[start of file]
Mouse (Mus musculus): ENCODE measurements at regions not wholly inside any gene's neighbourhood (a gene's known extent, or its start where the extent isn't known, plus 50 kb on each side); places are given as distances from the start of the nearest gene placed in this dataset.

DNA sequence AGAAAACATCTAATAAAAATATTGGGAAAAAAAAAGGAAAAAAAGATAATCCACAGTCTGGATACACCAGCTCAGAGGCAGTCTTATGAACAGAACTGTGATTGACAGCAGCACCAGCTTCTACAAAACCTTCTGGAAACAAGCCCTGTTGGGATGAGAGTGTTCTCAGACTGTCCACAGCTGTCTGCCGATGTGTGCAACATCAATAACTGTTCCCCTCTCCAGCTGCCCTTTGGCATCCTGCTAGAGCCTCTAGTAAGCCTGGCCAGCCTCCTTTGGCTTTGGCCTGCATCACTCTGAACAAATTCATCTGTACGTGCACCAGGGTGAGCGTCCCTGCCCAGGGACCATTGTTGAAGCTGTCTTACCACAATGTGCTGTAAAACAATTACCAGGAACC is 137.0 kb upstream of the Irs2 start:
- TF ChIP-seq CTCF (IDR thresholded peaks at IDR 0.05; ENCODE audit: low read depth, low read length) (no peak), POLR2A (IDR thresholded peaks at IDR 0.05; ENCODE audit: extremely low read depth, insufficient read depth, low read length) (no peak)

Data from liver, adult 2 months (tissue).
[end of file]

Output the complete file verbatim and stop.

Mouse (Mus musculus): ENCODE measurements at regions not wholly inside any gene's neighbourhood (a gene's known extent, or its start where the extent isn't known, plus 50 kb on each side); places are given as distances from the start of the nearest gene placed in this dataset.

DNA sequence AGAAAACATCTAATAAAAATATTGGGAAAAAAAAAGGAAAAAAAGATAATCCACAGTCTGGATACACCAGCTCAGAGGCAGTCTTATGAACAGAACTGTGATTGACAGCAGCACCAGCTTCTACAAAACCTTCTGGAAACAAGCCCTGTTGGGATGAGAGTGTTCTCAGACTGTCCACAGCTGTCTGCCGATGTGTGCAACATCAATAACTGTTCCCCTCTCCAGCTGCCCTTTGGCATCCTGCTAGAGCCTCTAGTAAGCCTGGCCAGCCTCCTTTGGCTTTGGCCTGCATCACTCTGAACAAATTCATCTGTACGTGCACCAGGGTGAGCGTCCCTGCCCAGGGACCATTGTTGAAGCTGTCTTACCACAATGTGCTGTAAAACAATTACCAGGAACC is 137.0 kb upstream of the Irs2 start:
- TF ChIP-seq CTCF (IDR thresholded peaks at IDR 0.05; ENCODE audit: low read depth, low read length) (no peak), POLR2A (IDR thresholded peaks at IDR 0.05; ENCODE audit: extremely low read depth, insufficient read depth, low read length) (no peak)

Data from liver, adult 2 months (tissue).